Redundancies: What Are They and Why You Need Them in Your Business Footprint
Picture it: a massive outage lasting over 24 hours, disrupting 911 operations, ATM withdrawals, and hospital records. Now picture this happening to your network or infrastructure. This very real and very costly scenario happened when CenturyLink went down in December 2018. To think that it couldn’t happen to you and your business would be a serious mistake. The internet can go down. It is paramount to have a redundant network service in place, as well as have document business continuity and disaster recovery plans in place.
What Are Redundancies and Why You Need Them
Now regarding the above scenario, what and how could redundancies help if the outage had affected you? A redundancy works by having multiple channels of communication or power within your network as well as your infrastructure. In a way, redundancies are like insurance against failures. By ensuring multiple paths of connection, should a single path be lost, it would not make a significant impact because ultimately your connection would switch to another source.
When reviewing the financial, technical, and public relation aspects of a possible severe event to your business, it’s a no-brainer to make sure you have redundancies included within your enterprise’s footprint. If not familiar with redundancies and the type that could be implemented to safeguard you against future failures, continue reading below.
- Network: Redundant links and network equipment(routers and switches). Should main communication go down, the servers will
use backuplinks to keep the business online.
- Physical: Back up your utilities, such as power and water.
- Facility: Set up
backupsite for failover. If one location goes down, the other location can handle the entire business’s infrastructure.
It is important to note that redundancies should be put into place to deal with MIT (Maintenance Injected Trouble), which is one of the key causes of ISP outages. Consider outside cable plants with circuits on the same bundle, but then have redundant power to the rack circuit overload. This will aid in backhoe failures, technician trips, or accidental unplugging for both redundancies.
Implementation of redundancies within a network or infrastructure is necessary for maintaining availability. However, when used in excess, they can become a drain on bandwidth and overall performance. It is very easy for a network to be overly architected. When planning and implementing redundancies, the key is to have experienced professionals help your business. They will create backup paths built for efficiency, availability, and speed. Additionally, they will design and consider current failing paths, as well as build redundancies to fit exact pain points. Services like SDWAN and 4G LTE backup ensure resilient connectivity for businesses of all sizes. With today’s technology possibilities, there is no reason for a business to ever lose connectivity. Redundancy options are cost-effective and easy to implement, as you can see below.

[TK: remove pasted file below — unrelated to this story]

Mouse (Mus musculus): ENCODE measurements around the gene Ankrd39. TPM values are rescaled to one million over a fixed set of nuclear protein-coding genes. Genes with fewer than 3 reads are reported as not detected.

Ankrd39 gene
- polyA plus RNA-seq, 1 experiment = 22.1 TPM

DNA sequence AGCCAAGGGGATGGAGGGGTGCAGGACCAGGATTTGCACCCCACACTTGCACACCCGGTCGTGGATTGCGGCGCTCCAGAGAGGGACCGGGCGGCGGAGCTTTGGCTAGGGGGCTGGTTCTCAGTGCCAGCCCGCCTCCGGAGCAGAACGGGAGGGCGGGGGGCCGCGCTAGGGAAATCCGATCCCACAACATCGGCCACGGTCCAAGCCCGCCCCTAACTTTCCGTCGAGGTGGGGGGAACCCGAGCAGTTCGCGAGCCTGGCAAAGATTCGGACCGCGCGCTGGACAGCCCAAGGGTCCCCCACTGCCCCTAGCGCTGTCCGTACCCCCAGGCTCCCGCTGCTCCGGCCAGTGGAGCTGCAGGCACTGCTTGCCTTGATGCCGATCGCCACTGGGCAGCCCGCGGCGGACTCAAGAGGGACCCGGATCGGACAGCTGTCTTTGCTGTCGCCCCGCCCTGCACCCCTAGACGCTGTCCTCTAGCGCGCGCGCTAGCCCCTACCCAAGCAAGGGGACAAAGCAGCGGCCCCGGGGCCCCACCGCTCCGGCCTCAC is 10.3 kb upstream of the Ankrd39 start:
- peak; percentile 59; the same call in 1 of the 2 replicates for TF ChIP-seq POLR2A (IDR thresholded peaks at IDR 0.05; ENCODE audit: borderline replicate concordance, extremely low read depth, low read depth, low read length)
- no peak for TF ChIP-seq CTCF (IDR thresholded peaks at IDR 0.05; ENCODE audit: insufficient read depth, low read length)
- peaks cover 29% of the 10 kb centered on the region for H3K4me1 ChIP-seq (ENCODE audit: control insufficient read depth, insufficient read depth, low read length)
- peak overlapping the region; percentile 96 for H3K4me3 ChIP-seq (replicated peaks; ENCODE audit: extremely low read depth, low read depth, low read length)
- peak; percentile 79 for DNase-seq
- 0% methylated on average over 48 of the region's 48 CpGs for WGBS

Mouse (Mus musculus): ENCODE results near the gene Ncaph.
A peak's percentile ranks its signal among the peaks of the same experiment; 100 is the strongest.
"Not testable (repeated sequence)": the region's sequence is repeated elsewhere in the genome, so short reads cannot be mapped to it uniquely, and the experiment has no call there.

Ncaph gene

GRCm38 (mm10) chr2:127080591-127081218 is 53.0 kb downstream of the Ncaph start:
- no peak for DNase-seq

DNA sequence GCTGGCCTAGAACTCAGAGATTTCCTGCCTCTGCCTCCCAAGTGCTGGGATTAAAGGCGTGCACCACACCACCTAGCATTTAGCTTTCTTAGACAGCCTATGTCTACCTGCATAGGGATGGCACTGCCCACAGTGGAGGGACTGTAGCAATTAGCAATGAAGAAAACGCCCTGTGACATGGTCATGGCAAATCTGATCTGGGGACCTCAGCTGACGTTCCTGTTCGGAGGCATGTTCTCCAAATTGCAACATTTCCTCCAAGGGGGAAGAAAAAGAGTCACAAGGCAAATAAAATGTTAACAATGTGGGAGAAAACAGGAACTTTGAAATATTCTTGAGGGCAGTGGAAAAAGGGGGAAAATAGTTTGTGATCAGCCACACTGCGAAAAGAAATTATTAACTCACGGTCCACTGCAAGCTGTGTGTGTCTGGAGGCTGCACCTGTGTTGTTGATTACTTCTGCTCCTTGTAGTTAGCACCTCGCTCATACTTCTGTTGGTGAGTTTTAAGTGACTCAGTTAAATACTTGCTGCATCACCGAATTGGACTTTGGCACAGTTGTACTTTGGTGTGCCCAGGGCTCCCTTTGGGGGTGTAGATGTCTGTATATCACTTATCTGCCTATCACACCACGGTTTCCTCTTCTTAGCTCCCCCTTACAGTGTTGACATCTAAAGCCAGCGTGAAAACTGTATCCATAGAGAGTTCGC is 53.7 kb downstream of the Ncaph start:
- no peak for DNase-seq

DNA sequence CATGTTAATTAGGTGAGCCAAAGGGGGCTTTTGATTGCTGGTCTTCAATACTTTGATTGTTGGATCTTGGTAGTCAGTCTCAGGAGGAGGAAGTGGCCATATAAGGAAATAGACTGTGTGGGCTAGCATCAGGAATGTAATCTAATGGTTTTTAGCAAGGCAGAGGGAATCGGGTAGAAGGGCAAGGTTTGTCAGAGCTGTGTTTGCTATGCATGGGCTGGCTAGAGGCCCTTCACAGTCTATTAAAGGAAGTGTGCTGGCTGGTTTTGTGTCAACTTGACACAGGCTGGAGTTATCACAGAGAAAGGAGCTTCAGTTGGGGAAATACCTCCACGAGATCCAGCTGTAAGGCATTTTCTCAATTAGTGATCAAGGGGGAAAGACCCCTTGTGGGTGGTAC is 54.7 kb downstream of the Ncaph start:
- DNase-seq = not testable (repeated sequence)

Not only does
- Cost-effective compared to conventional WAN(Wide Area Networks).
- Relies less on proprietary devices to transmit data.
- More versatile and faster when delivering SaaS functionalities.
- Robust and scalable because of its rules-based automation.
4G LTE Connectivity
There are three main ways to set up failover through 4G LTE connectivity for redundancy. Each has its own unique benefits in certain circumstances:
Overlay: Using a router that converts a 4G LTE signal to Ethernet, which provides the location’s traditional wired-line router a second “wired” WAN connection instead of one.
Router and LTE: VRRP(Virtual Router Redundancy Protocol) enables a third failover option. Internet and router failover simultaneously. VRRP is a layer 3 protocol, which means it provides automatic default gateway selections to an IP network.